‘Precious individuals’ taken in Texas school shooting
UVALDE, Texas - One student was an avid runner, so fast she swept the races at field day. Another was learning football plays from his grandfather. One girl sensed something was wrong and wanted to skip school.
On Wednesday, stories began to emerge about the lives of the 19 fourth-graders - “precious individuals” according to the school district superintendent - and their two teachers who were gunned down behind a barricaded door at Robb Elementary School in the southwestern Texas town of Uvalde.
Vincent Salazar said his 10-year-old daughter, Layla, loved to swim and dance to Tik Tok videos. She was fast - she won six races at the school’s field day, and Salazar proudly posted a photo of Layla showing off two of her ribbons on Facebook.
Each morning as he drove her to school in his pickup, Salazar would play “Sweet Child O’ Mine,” by Guns ‘n’ Roses and they’d sing along, he said.
“She was just a whole lot of fun,” he said.
Manny Renfro lost his 8-year-old grandson, Uziyah Garcia, in the shooting.
“The sweetest little boy that I’ve ever known,” Renfro said. “I’m not just saying that because he was my grandkid.”
Renfro said Uziyah last visited him in San Angelo during spring break. “We started throwing the football together and I was teaching him pass patterns. Such a fast little boy and he could catch a ball so good,” Renfro said. “There were certain plays that I would call that he would remember and he would do it exactly like we practiced.”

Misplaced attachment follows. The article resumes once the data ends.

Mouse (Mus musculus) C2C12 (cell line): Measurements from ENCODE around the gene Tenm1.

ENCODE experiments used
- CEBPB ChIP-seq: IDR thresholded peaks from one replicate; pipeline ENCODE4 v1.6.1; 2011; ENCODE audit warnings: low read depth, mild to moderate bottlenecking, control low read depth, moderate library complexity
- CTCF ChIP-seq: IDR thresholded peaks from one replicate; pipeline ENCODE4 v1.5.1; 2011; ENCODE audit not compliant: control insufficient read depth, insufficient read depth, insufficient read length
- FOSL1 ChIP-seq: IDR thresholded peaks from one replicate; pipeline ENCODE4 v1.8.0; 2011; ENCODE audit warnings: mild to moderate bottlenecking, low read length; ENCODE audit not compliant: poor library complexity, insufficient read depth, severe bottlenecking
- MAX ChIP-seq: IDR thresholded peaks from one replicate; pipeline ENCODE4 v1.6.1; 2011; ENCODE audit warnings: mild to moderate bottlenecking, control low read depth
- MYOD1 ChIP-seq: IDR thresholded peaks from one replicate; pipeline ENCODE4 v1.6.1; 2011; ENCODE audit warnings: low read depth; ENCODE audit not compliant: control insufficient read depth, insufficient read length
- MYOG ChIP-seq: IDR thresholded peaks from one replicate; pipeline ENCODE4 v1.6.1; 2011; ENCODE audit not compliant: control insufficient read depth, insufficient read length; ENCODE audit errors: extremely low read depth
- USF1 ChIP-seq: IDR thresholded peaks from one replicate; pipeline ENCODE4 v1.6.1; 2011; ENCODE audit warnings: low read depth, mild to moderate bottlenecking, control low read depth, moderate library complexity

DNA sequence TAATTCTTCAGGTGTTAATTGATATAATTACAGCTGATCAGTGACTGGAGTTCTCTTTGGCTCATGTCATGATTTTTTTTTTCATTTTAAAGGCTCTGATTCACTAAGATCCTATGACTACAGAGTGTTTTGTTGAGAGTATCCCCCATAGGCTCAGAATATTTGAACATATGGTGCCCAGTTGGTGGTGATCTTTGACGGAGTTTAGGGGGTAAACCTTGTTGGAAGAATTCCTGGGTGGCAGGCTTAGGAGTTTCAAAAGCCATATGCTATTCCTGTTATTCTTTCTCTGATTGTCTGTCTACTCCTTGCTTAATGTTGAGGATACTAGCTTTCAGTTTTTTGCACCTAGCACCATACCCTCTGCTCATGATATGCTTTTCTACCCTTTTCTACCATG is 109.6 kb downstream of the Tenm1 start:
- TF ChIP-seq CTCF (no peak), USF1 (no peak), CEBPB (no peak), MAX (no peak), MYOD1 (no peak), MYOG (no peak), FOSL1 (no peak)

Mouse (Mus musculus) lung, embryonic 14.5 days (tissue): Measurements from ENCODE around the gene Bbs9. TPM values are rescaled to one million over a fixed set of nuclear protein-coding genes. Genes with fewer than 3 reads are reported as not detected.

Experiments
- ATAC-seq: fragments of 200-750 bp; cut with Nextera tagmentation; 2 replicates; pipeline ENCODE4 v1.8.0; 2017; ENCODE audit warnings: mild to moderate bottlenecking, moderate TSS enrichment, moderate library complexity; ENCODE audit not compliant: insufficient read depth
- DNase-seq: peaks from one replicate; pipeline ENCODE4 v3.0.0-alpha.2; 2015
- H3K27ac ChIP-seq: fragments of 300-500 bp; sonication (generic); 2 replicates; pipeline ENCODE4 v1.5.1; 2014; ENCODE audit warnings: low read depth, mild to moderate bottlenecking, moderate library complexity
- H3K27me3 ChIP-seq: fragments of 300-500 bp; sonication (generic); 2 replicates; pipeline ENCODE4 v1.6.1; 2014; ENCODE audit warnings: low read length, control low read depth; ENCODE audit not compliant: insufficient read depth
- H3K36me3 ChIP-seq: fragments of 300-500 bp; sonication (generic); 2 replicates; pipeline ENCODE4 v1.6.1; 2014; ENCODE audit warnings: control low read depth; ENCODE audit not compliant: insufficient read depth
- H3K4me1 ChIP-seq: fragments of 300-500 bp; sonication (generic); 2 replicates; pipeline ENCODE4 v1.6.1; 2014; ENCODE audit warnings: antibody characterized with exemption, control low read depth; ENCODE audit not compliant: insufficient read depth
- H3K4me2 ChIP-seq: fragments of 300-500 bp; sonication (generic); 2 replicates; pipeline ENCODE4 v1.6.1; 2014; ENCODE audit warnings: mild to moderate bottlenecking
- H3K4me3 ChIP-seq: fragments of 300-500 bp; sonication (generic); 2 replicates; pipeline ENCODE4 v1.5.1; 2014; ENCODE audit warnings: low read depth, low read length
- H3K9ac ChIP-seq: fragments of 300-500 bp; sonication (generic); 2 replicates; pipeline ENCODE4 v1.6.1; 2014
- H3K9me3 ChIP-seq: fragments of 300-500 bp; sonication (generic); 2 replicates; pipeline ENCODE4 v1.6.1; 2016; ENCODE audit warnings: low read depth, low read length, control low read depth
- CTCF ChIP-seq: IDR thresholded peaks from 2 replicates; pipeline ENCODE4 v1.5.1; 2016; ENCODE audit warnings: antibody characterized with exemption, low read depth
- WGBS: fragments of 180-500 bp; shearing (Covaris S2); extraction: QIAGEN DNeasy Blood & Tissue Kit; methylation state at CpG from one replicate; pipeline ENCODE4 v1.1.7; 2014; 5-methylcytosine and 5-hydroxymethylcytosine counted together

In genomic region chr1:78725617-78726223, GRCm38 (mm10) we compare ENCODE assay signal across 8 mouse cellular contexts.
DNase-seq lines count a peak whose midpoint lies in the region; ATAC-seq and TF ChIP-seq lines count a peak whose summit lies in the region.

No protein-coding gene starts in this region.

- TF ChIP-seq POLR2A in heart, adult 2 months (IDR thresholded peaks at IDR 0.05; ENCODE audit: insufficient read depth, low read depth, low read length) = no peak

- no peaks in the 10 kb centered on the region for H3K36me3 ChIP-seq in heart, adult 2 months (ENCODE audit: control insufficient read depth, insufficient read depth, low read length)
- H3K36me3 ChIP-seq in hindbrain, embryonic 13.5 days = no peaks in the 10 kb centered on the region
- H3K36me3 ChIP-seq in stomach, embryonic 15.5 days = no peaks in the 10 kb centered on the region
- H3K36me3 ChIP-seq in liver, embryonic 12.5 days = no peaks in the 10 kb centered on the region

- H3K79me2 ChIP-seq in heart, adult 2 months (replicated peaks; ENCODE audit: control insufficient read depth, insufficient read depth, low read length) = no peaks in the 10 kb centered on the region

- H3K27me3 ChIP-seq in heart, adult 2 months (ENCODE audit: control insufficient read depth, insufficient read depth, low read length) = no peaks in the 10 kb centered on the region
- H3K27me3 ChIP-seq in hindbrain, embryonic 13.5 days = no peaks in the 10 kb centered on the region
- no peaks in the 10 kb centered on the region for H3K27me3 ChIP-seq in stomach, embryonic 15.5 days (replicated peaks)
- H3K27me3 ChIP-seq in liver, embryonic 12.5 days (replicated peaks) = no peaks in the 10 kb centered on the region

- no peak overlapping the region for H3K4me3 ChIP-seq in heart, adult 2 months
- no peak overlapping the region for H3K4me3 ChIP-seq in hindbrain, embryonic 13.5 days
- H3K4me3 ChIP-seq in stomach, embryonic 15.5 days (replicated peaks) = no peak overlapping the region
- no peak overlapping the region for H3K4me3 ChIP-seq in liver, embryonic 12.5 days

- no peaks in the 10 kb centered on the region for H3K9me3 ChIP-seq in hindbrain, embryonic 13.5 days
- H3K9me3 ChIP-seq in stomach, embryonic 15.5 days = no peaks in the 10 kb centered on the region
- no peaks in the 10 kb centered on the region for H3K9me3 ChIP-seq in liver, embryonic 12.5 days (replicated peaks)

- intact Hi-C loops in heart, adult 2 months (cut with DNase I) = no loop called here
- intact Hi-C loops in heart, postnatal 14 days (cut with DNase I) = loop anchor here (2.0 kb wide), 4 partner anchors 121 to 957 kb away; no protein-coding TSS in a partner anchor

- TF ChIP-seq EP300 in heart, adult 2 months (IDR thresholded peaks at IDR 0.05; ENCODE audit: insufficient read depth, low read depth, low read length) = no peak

Veronica Luevanos, whose 10-year-old daughter, Jailah Nicole Silguero, was among the victims, tearfully told Univision that her daughter did not want to go to school Tuesday and seemed to sense something bad was going to happen. Jailah’s cousin also died in the shooting.
All of the dead were in the same fourth-grade classroom, where the shooter barricaded himself Tuesday and opened fire on the children and their teachers, Texas Gov. Greg Abbott told a news conference Wednesday. He said the gunman used an AR-15-style semi-automatic rifle in the attack and posted on Facebook shortly before the shooting, “I’m going to shoot an elementary school.”
Schools Superintendent Hal Harrell fought back tears as he spoke of the children and their teachers.
“You can just tell by their angelic smiles that they were loved,” Harrell said of the children. “That they loved coming to school, that they were just precious individuals.”
The two teachers “poured their heart and soul” into their work, Harrell said.
Teacher Eva Mireles, 44, was remembered as a loving mother and wife. “She was adventurous. ... She is definitely going to be very missed,” said 34-year-old relative Amber Ybarra, of San Antonio.
In a post on the school’s website at the start of the school year, Mireles had introduced herself to her new students.
“Welcome to the 4th grade! We have a wonderful year ahead of us!” she wrote, noting she had been teaching 17 years, loved running and hiking, and had a “supportive, fun, and loving family.” She mentioned that her husband was a school district police officer, and they had a grown daughter and three “furry friends.”